Born in India, Gerald Durrell returned to England when he was three, and five years later, the entire entourage, lead by his intrepid, imperturbable mother, went abroad again, eventually settling in Corfu. From the age of two, he was fascinated by zoology, over the years assembling a large, and not altogether savory, collection of pets, strays, and specimens. As his unofficial zoo grew, so did his family’s discomfort. The solution was to find another, more permanent outlet for his passion. So in 1945 he joined Whipsnade—a new concept in open-range animal exhibits—as a student keeper, with Albert the lion, Babs the polar bear, and a baby Père David’s deer among his first charges. In this entertaining history, he recaptures all the passion that permeated those early years, while conveying his insight into and affection for both four- and two-footed creatures. The book is full of larger-than-life animal characters: the bear who sang operatic arias with one paw clasped to his breast, his bosom friend Billy the goat, playful zebras, and a host of equally endearing and memorable critters. This is Durrell at his zoophilic best.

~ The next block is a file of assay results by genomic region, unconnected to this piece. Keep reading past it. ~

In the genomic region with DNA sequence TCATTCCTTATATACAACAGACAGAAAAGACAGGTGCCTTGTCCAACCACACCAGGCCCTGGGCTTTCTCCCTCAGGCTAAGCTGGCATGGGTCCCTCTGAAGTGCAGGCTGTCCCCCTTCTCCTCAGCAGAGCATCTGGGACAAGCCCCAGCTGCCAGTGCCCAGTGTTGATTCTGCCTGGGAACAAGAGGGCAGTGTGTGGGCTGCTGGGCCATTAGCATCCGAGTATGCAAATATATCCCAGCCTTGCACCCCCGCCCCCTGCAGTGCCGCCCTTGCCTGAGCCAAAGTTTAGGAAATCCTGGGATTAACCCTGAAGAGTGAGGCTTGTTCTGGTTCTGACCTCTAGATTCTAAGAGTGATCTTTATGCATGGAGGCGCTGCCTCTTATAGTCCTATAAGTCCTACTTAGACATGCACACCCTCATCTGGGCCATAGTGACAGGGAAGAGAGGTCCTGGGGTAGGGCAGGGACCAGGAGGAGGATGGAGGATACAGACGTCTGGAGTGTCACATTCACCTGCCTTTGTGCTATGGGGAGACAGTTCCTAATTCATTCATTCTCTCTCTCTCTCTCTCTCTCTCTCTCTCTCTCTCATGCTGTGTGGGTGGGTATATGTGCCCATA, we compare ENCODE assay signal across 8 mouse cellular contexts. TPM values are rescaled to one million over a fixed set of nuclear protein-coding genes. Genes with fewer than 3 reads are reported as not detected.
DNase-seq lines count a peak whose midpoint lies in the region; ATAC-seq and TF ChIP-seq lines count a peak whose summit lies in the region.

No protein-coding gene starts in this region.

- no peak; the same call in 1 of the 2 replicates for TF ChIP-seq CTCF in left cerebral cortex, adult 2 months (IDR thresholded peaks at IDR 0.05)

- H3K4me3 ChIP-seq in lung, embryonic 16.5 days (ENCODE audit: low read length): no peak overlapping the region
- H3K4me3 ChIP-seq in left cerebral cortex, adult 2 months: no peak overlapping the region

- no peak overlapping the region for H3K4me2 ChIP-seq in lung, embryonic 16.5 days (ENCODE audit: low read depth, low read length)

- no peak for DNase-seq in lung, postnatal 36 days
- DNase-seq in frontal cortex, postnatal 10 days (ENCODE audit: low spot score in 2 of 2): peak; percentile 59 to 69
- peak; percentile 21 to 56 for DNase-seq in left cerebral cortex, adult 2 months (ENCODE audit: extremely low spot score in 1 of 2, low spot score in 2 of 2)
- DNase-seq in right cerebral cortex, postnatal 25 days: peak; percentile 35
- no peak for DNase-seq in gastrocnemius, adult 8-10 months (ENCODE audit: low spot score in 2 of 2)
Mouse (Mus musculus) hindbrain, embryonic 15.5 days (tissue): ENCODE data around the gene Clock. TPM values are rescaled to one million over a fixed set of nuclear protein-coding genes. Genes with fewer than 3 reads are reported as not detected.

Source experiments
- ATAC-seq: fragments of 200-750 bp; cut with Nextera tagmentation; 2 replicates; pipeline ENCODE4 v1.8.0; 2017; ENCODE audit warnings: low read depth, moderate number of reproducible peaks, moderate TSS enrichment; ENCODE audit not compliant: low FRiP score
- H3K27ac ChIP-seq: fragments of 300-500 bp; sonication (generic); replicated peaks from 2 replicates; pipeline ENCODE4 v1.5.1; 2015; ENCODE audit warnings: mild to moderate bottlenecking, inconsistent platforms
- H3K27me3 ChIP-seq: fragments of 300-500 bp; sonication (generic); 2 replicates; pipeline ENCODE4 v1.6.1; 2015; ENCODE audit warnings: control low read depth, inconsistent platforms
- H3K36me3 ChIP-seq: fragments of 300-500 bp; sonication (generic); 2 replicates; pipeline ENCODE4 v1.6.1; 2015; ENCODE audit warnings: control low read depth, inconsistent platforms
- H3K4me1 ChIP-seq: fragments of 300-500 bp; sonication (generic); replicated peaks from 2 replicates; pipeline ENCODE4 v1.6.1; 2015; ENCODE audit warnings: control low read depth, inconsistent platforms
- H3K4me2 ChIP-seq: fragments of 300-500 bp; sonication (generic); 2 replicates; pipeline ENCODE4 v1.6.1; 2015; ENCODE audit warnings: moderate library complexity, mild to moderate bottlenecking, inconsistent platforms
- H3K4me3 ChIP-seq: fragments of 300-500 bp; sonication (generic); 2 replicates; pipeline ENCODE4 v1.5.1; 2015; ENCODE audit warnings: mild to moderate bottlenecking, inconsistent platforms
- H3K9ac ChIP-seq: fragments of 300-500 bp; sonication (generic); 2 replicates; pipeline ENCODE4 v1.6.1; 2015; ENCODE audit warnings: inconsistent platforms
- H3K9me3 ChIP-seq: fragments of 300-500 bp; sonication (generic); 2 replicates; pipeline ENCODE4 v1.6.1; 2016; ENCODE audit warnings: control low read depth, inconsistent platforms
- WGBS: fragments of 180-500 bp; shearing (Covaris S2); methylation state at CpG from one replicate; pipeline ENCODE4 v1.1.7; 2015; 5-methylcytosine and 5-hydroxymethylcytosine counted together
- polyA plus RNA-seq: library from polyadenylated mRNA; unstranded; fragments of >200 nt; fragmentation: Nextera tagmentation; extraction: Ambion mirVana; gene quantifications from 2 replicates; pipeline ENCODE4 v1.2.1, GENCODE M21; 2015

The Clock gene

A loving chronicle of jitter-bugging gnus, singing duets with a bear, stealing eggs to feed the Arctic foxes, practicing tiger sniffs . . . Highly entertaining and informative.
A hilarious record that no Durrell fan will want to miss.
Durrell manages to convey not only that he loves animals, but that he enjoys life too – and wants you to enjoy it with him.